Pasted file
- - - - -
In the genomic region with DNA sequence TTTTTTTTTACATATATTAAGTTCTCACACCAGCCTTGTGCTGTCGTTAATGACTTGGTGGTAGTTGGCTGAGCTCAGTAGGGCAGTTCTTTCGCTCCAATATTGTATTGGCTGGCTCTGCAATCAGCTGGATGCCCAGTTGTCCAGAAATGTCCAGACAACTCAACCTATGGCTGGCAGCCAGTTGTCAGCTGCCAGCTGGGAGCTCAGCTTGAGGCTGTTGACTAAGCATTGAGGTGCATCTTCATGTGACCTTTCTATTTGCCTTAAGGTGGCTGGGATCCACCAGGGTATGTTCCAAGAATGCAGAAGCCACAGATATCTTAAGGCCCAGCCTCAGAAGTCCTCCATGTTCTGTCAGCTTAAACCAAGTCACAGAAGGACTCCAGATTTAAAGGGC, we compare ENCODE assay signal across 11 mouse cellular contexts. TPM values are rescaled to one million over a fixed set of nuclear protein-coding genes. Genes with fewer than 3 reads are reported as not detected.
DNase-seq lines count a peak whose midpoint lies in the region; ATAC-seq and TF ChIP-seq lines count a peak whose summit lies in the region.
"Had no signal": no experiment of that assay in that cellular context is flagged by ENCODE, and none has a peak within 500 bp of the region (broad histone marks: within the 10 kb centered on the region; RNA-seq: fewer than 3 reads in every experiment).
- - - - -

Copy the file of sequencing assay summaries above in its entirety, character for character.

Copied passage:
In the genomic region with DNA sequence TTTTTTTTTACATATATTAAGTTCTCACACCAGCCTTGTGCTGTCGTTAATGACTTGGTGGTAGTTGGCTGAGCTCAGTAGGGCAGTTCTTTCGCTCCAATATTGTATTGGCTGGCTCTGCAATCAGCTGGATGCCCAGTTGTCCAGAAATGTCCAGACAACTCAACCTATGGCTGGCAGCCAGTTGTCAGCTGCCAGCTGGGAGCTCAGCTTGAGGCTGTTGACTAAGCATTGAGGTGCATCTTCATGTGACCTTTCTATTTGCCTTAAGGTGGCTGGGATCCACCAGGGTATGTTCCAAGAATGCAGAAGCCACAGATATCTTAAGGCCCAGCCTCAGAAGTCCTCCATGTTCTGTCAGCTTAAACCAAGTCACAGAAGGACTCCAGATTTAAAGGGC, we compare ENCODE assay signal across 11 mouse cellular contexts. TPM values are rescaled to one million over a fixed set of nuclear protein-coding genes. Genes with fewer than 3 reads are reported as not detected.
DNase-seq lines count a peak whose midpoint lies in the region; ATAC-seq and TF ChIP-seq lines count a peak whose summit lies in the region.
"Had no signal": no experiment of that assay in that cellular context is flagged by ENCODE, and none has a peak within 500 bp of the region (broad histone marks: within the 10 kb centered on the region; RNA-seq: fewer than 3 reads in every experiment).